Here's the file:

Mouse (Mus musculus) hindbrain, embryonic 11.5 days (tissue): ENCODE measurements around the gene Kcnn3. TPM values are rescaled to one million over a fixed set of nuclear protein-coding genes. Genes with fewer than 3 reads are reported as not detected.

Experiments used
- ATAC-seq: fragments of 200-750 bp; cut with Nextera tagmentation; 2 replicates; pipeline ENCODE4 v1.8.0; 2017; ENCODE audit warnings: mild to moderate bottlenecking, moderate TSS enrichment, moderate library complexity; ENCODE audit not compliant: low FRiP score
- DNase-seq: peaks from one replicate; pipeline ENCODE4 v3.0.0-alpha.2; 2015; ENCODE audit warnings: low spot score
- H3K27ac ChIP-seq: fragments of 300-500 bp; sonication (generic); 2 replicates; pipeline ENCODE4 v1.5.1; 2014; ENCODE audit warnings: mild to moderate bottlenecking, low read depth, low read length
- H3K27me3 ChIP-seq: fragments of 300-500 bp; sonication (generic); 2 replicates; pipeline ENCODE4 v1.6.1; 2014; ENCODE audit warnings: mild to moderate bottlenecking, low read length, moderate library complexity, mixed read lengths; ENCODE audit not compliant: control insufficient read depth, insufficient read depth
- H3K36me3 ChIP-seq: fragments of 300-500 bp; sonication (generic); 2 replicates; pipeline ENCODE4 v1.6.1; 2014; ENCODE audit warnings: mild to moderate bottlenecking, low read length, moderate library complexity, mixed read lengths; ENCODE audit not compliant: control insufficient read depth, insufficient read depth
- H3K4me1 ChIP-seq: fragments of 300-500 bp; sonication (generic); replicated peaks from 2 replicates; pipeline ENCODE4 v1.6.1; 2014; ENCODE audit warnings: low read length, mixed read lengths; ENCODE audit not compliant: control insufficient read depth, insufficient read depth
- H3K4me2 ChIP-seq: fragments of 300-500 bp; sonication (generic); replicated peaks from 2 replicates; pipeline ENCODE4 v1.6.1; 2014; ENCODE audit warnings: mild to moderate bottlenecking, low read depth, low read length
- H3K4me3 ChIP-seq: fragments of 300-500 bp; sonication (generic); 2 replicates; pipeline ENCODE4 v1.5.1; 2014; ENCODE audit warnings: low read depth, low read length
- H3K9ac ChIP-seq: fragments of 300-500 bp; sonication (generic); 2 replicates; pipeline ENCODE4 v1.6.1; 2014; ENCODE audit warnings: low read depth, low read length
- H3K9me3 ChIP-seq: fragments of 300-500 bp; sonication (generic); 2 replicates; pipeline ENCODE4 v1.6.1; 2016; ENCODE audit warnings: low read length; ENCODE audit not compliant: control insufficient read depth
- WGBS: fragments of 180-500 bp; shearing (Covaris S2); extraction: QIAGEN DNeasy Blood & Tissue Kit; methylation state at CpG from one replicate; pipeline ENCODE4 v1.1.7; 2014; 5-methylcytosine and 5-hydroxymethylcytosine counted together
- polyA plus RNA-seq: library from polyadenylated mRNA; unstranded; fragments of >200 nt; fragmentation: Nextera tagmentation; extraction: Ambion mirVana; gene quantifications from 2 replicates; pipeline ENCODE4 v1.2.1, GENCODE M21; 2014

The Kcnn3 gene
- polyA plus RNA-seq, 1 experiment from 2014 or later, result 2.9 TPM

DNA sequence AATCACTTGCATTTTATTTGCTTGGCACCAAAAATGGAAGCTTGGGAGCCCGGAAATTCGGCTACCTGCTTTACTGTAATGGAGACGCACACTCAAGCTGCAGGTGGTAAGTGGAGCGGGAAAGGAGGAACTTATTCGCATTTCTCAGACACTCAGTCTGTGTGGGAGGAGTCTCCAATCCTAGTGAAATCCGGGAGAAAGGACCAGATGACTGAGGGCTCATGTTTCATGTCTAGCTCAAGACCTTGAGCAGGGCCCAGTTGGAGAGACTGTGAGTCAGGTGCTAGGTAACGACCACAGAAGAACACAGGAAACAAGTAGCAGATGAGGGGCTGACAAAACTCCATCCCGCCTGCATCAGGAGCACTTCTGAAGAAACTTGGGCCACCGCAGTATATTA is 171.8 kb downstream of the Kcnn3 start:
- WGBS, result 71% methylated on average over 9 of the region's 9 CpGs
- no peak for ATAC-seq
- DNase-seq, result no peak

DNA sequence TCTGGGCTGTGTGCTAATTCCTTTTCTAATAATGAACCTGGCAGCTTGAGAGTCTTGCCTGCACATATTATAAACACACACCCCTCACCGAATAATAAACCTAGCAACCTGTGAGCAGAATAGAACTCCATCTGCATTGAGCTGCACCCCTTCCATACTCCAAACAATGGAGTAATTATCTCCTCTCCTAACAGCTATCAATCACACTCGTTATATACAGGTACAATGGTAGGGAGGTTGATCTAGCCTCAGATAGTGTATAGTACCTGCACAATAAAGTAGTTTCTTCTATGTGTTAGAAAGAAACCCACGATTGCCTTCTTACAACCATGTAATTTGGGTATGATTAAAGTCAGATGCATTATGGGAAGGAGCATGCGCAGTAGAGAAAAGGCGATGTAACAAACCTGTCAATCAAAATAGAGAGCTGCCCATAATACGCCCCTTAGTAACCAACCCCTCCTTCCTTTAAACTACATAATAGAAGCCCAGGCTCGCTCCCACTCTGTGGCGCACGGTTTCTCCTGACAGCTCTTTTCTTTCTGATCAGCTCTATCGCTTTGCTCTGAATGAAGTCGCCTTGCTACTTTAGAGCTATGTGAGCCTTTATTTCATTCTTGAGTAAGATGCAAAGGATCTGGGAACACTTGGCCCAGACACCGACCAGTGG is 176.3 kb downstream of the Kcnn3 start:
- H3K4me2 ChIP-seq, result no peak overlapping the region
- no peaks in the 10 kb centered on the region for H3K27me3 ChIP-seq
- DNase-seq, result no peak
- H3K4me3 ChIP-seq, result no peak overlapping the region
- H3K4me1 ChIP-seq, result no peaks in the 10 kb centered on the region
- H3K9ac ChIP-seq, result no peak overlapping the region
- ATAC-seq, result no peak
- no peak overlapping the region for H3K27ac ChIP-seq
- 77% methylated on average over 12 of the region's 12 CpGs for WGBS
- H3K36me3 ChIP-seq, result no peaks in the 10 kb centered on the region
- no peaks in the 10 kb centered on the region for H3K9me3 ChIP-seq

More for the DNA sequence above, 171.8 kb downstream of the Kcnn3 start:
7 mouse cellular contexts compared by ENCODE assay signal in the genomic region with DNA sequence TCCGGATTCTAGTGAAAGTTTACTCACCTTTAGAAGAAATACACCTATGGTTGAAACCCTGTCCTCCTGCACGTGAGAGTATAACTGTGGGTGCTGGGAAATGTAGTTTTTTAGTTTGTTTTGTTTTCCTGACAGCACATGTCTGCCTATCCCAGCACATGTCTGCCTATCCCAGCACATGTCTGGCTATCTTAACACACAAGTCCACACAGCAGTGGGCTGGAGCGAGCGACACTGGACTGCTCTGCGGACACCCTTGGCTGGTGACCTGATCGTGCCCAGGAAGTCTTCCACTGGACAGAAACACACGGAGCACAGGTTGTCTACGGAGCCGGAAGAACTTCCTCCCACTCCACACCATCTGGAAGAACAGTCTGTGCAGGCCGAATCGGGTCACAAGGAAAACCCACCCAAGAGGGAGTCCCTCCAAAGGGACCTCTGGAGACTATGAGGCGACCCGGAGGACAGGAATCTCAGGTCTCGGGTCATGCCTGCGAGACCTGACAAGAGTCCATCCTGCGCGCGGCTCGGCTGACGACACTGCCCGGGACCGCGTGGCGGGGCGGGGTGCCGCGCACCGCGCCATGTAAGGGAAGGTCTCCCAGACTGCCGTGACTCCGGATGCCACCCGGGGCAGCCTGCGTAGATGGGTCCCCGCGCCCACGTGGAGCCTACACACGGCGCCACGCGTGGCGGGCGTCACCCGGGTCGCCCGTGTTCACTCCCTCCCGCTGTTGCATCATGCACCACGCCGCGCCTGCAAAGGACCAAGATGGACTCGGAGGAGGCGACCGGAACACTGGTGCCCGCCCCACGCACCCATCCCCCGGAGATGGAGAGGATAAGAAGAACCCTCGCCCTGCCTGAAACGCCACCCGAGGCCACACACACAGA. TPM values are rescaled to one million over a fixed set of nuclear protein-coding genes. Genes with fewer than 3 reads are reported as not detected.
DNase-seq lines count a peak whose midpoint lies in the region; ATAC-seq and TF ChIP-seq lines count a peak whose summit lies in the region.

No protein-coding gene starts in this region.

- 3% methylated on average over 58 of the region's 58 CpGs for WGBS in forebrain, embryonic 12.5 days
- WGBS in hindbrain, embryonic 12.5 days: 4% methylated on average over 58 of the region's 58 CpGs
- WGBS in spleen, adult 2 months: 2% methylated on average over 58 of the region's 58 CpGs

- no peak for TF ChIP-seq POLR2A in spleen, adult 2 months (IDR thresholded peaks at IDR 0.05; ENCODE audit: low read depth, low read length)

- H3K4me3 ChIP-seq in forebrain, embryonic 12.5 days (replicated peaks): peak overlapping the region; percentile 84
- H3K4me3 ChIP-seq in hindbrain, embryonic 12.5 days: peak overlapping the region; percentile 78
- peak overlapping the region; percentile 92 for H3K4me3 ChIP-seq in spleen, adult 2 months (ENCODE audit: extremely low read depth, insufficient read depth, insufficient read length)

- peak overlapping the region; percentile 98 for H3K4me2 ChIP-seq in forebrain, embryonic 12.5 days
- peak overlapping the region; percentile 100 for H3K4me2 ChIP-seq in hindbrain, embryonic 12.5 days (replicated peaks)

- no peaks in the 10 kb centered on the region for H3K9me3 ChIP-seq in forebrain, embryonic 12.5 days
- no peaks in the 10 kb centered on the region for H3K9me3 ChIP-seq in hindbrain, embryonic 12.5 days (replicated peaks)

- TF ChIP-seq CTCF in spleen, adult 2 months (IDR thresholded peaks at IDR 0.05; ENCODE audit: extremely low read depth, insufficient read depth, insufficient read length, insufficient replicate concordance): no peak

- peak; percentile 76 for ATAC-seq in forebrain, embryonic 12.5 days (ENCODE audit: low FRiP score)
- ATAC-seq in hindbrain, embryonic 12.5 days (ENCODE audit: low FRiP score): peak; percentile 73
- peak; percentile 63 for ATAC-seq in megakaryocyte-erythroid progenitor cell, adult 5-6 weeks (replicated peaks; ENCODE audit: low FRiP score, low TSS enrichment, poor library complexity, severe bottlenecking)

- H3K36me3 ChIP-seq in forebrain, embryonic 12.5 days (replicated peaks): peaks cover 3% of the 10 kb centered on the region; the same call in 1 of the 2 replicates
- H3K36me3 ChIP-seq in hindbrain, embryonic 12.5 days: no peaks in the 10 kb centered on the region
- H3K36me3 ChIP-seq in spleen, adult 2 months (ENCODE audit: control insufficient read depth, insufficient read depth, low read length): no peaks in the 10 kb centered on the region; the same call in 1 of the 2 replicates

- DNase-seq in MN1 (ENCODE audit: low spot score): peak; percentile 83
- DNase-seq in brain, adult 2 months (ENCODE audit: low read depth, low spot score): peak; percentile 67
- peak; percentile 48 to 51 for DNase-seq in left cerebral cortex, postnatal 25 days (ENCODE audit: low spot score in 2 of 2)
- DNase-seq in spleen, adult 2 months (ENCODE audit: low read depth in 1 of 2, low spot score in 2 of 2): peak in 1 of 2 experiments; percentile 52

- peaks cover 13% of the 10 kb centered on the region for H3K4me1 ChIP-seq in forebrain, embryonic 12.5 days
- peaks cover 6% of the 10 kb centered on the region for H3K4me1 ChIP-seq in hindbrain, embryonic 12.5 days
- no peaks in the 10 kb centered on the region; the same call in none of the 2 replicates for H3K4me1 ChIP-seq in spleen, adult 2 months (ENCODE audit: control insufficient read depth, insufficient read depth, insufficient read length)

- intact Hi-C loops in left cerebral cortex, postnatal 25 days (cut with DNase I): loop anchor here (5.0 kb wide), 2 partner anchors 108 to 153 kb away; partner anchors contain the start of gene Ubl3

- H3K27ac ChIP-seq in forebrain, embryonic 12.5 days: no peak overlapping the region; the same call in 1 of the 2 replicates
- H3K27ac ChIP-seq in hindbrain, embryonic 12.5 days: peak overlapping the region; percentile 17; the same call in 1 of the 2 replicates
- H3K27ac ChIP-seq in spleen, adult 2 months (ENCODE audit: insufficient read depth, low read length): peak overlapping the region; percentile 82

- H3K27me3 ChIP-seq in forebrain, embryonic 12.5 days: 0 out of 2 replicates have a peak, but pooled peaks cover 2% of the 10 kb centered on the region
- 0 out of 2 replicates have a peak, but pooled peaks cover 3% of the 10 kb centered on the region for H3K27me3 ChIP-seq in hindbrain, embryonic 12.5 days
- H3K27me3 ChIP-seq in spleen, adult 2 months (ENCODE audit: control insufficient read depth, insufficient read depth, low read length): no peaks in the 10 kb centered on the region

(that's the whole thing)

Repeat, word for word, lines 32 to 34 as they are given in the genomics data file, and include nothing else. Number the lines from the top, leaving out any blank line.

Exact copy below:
- no peaks in the 10 kb centered on the region for H3K9me3 ChIP-seq

More for the DNA sequence above, 171.8 kb downstream of the Kcnn3 start:
7 mouse cellular contexts compared by ENCODE assay signal in the genomic region with DNA sequence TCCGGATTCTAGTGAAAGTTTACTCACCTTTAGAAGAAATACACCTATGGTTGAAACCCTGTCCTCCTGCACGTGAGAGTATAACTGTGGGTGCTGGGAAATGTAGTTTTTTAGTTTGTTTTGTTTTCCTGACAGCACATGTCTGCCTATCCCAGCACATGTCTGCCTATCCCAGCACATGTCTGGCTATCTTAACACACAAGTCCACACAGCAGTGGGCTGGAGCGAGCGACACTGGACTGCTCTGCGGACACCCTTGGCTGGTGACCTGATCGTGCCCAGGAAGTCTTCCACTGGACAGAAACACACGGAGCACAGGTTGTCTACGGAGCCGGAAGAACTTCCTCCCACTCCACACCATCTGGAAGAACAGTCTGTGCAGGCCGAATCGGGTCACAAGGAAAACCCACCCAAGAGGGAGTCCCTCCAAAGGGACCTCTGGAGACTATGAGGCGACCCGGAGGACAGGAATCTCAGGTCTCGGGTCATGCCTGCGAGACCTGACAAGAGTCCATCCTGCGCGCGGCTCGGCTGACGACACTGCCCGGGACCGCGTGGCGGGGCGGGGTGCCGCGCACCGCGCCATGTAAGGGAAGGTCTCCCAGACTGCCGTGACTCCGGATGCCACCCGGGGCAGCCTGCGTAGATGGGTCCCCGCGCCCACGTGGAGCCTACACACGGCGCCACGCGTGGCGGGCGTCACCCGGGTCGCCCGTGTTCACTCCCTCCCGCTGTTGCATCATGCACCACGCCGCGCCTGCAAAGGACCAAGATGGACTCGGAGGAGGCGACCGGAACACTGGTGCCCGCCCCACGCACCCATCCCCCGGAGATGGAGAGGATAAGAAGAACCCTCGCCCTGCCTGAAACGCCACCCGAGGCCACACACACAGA. TPM values are rescaled to one million over a fixed set of nuclear protein-coding genes. Genes with fewer than 3 reads are reported as not detected.